I’ve always understood this on a personal level, in my interactions with people, and in my presentations, both of which are generally successfully entertaining. It’s only recently become apparent to me, though, that if I’m going to make a difference in the world, I need to enter, and come to understand, that murky world, where reason and analysis play a decidedly secondary role.

It should be an interesting adventure!

Terry C Savage
Science Fiction Author
The End of Winter

Monday, March 30, 2009

The End of Winter

My first book, The End of Winter, is now published, and available at Amazon:


I would very much welcome comments about the story here! A brief summary appears below.


In 2808 AD, humanity has achieved faster than light travel, and has explored thousands of light years away from Earth. Many other races have been encountered, but the Earth Space Force is clearly the dominant military power in the region. However, there are pirates and renegades of many kinds that plague space commerce, and the ESF has primary responsibility for suppressing them. As the story begins, Commander Curt Jackson of the ESF is commanding a squadron of fighters searching for renegades. When he finds them, he discovers his own squadron is hopelessly outnumbered by smaller, faster ships, and he begins to prepare for the worst. Suddenly, an enormous unidentified vessel joins the battle, and the tide turns in favor of Curt’s squadron. For centuries, there had been rumors about an ancient race just beyond the boundaries of known space. The people of Earth are about to meet them.


The opening scene in 2808 is on the edge of the region of space known to the Earth Space Force. The first few centuries of human exploration of the galaxy included many encounters with other intelligent civilizations, but only a small fraction of them had achieved faster than light travel. As the ESF pushed the boundaries of the Earth sphere of influence thousands of light years away from Earth, the number of mid-tech civilizations continued in one direction away from Earth, around the disc of the galaxy, with the number of spacefaring civilizations actually gradually declining.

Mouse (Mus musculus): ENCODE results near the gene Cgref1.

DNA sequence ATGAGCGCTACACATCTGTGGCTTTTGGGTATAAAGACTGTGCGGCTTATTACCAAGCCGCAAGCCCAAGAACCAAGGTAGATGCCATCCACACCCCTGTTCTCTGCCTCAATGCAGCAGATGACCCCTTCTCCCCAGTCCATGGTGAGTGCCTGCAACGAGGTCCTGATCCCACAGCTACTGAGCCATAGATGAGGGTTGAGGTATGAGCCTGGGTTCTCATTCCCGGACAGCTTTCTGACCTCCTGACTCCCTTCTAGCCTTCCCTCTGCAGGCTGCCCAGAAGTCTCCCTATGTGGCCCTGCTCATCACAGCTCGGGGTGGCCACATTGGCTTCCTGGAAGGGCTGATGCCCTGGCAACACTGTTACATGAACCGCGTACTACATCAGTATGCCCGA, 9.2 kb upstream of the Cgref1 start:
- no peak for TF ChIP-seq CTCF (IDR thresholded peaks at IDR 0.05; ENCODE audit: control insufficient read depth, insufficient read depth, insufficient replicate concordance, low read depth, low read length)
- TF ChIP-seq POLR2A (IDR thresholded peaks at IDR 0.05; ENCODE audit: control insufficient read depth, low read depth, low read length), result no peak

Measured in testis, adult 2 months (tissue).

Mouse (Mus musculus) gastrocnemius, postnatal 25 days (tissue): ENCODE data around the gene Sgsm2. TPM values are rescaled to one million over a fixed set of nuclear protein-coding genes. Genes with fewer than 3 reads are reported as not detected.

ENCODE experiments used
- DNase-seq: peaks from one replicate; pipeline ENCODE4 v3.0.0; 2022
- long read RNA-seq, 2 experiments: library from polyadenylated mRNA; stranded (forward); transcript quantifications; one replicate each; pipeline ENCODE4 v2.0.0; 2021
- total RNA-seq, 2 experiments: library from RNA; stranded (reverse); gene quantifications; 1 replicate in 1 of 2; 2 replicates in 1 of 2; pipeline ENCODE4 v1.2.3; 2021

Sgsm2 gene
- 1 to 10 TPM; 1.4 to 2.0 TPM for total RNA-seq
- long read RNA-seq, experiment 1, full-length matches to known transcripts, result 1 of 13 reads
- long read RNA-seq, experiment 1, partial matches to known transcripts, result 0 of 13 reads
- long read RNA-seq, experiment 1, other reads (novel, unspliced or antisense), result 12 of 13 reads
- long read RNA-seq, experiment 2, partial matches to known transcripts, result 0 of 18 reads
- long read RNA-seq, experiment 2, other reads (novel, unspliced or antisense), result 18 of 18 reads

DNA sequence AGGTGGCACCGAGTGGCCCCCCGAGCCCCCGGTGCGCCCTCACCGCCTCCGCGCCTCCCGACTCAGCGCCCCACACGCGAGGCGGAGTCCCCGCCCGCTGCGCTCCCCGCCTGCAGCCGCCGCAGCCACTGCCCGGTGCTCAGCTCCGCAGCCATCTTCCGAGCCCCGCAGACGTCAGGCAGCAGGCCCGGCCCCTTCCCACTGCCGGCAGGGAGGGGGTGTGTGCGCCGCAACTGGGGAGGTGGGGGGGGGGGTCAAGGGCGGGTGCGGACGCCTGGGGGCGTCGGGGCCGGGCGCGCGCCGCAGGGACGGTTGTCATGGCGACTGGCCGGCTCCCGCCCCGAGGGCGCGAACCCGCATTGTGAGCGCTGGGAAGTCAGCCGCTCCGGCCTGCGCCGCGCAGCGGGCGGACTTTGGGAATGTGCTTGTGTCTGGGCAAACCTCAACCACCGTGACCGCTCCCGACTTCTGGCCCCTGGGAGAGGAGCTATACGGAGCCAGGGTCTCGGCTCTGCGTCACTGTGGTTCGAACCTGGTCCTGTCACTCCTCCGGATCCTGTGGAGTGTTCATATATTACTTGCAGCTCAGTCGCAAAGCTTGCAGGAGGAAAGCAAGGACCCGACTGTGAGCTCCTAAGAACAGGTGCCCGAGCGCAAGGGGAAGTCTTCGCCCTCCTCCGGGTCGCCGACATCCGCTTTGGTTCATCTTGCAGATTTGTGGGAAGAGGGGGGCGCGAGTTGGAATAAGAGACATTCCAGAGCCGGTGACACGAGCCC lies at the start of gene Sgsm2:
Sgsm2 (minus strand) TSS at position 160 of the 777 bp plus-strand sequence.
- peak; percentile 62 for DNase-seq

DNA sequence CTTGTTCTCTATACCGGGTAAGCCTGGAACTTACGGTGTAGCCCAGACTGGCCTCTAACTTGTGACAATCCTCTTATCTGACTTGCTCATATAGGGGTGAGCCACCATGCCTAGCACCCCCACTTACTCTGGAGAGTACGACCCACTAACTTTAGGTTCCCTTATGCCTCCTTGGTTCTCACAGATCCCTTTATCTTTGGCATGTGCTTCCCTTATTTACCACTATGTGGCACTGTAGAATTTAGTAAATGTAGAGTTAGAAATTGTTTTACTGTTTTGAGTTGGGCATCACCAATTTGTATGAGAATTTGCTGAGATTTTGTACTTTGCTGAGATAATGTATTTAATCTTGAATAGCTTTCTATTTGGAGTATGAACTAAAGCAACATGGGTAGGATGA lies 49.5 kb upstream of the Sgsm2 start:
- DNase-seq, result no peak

The trend in the opposite direction of exploration was entirely different. People had theorized for generations that the density of advanced civilizations would be uniform around the galaxy radially, with an increasing density toward the center. Not so! There were clearly a decreasing number of civilizations in one direction, and an increase in both number and level of sophistication in the other. The further out the ESF explored, the more widespread and specific the rumors became of an ancient empire that had receded many millennia ago.

As the level of technological sophistication of the planets increased, the level of believability of the rumors declined. The Ancients weren’t just one species, but dozens of them. Their ships were enormous, with impenetrable shields, and incredibly powerful weapons. They were rumored to be able to obtain speeds in excess of several light years per hour! Their expansion seemed relentless, until they were beaten back by some terrible, mysterious force. The humans mostly ignored these fantastic stories, but when they got several thousand light years away from Earth, the rumors became too pervasive to ignore. There were even first hand reports of live contacts with the Ancients!


It's time to come out of the shadows, and enter the blogosphere!

I already know how to fly in the atmosphere. Hopefully, I'll quickly learn how to fly here as well.

Comments very much appreciated, but be gentle at first. This is my first time!